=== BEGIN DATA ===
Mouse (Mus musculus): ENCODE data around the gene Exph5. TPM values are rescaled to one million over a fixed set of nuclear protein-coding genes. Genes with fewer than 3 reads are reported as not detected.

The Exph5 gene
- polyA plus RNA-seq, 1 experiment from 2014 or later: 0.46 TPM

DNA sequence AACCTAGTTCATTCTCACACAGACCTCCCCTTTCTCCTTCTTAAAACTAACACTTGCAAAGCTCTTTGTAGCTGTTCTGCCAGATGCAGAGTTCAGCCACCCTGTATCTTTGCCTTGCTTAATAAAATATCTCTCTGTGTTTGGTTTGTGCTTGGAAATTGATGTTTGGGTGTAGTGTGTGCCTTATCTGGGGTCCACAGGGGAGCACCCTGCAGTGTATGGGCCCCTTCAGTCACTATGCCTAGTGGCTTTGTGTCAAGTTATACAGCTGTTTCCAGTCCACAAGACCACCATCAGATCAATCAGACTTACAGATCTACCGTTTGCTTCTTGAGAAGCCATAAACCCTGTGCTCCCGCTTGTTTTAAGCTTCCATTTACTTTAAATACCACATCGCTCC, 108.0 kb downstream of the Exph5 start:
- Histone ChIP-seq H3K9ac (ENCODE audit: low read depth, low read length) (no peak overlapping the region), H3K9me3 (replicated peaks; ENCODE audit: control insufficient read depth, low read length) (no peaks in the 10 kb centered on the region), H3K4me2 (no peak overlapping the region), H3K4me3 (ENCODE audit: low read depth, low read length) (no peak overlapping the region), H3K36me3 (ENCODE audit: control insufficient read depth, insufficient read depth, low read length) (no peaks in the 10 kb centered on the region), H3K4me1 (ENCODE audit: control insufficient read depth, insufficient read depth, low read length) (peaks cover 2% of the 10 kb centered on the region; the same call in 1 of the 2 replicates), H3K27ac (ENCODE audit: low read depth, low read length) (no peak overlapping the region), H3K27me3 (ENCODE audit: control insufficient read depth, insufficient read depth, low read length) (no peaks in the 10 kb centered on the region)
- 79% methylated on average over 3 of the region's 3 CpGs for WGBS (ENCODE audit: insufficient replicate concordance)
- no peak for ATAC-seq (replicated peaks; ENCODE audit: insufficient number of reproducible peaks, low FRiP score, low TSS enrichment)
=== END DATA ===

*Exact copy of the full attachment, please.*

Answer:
Mouse (Mus musculus): ENCODE data around the gene Exph5. TPM values are rescaled to one million over a fixed set of nuclear protein-coding genes. Genes with fewer than 3 reads are reported as not detected.

The Exph5 gene
- polyA plus RNA-seq, 1 experiment from 2014 or later: 0.46 TPM

DNA sequence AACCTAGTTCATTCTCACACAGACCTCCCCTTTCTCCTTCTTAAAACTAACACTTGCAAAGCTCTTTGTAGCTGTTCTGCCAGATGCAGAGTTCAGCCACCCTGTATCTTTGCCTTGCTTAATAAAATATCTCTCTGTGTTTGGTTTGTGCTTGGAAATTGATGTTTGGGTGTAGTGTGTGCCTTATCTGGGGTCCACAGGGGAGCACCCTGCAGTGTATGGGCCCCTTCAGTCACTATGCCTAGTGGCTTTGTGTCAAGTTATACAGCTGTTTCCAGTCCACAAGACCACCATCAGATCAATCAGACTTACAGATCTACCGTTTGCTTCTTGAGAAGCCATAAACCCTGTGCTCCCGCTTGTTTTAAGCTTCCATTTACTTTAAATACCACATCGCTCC, 108.0 kb downstream of the Exph5 start:
- Histone ChIP-seq H3K9ac (ENCODE audit: low read depth, low read length) (no peak overlapping the region), H3K9me3 (replicated peaks; ENCODE audit: control insufficient read depth, low read length) (no peaks in the 10 kb centered on the region), H3K4me2 (no peak overlapping the region), H3K4me3 (ENCODE audit: low read depth, low read length) (no peak overlapping the region), H3K36me3 (ENCODE audit: control insufficient read depth, insufficient read depth, low read length) (no peaks in the 10 kb centered on the region), H3K4me1 (ENCODE audit: control insufficient read depth, insufficient read depth, low read length) (peaks cover 2% of the 10 kb centered on the region; the same call in 1 of the 2 replicates), H3K27ac (ENCODE audit: low read depth, low read length) (no peak overlapping the region), H3K27me3 (ENCODE audit: control insufficient read depth, insufficient read depth, low read length) (no peaks in the 10 kb centered on the region)
- 79% methylated on average over 3 of the region's 3 CpGs for WGBS (ENCODE audit: insufficient replicate concordance)
- no peak for ATAC-seq (replicated peaks; ENCODE audit: insufficient number of reproducible peaks, low FRiP score, low TSS enrichment)